© Media Watch 10 (3) 453-470, 2019
ISSN 0976-0911 E-ISSN 2249-8818
News Sources as a Propaganda Filter: The New York Times Coverage of Palestine and Kosovo Unilateral Approaches of Statehood Recognition
AMER QASEM & ADNAN BIN HUSSEIN
Universiti Sains Malaysia, Malaysia
This paper examines the New York Times performance about the use of news sources in reporting unilateral approaches of statehood recognition. Following a critical perspective, the Propaganda Model is employed as a theoretical thrust. It argues that the free accessibility granted to the voices of government and its international allies is among the filters that affect the construction of media discourse. Two case studies are selected for juxtaposition, namely: Palestine and Kosovo. Both states are qualified to be internationally recognized according to international law theories. The unilateral approach of Palestine is firmly opposed by the U.S. government—unlike Kosovo. The analysis reveals a structural bias in favor of the U.S. foreign policy of statehood recognition. The news sources were positioned in a dichotomous order: “our” voices versus “theirs.” Specific news sources (i.e., the Russians) holding “opponent” views have been either completely suppressed or reverberated the voices of the “others/enemies.”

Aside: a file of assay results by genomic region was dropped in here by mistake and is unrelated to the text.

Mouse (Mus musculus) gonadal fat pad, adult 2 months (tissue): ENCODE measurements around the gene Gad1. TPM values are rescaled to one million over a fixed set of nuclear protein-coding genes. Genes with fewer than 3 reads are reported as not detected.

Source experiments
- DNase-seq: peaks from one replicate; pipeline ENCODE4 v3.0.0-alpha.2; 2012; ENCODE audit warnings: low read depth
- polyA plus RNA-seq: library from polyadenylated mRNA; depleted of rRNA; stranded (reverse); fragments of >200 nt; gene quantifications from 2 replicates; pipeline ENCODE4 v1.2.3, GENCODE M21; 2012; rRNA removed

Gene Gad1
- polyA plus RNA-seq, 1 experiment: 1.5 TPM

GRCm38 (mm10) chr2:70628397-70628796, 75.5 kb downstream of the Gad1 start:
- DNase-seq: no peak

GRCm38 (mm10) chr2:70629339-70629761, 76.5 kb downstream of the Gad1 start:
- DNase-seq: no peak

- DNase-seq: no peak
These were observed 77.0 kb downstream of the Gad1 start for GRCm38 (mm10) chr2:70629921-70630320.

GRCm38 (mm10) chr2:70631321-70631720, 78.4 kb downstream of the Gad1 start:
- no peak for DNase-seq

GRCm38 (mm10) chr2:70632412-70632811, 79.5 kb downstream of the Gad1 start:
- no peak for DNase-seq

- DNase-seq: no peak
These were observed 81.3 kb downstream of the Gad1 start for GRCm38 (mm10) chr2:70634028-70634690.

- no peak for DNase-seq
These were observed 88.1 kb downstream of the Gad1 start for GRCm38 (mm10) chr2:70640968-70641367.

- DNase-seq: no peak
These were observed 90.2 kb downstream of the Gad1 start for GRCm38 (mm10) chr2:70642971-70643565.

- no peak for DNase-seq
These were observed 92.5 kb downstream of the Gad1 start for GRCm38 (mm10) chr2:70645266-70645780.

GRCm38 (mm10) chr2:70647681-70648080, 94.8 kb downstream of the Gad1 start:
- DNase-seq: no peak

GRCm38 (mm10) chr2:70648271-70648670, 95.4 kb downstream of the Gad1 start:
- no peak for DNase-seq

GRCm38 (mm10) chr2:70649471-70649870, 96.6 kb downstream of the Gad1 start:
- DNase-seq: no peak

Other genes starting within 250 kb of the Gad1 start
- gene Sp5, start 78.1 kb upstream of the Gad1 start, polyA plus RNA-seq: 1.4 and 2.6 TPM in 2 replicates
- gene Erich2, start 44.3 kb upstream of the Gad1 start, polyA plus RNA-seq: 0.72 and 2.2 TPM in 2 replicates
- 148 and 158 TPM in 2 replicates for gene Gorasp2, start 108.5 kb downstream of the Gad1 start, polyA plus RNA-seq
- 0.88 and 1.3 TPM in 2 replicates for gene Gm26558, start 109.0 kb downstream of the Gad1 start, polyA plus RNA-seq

Keywords: News sources, New York Times coverage, manufacturing consent, Palestine and Kosovo, propaganda model, statehood recognition
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Amer Qasem is a Ph.D. candidate at the School of Communication, Universiti Sains Malaysia, Malaysia. His areas of research interest include political communication, critical discourse analysis, media representation, and propaganda studies.
Adnan Bin Hussein (Ph.D., University of Utah, the United States, 1994) is a professor at the School of Communication, Universiti Sains Malaysia, Malaysia. His areas of research interest include environmental communication, new media, and communication theory.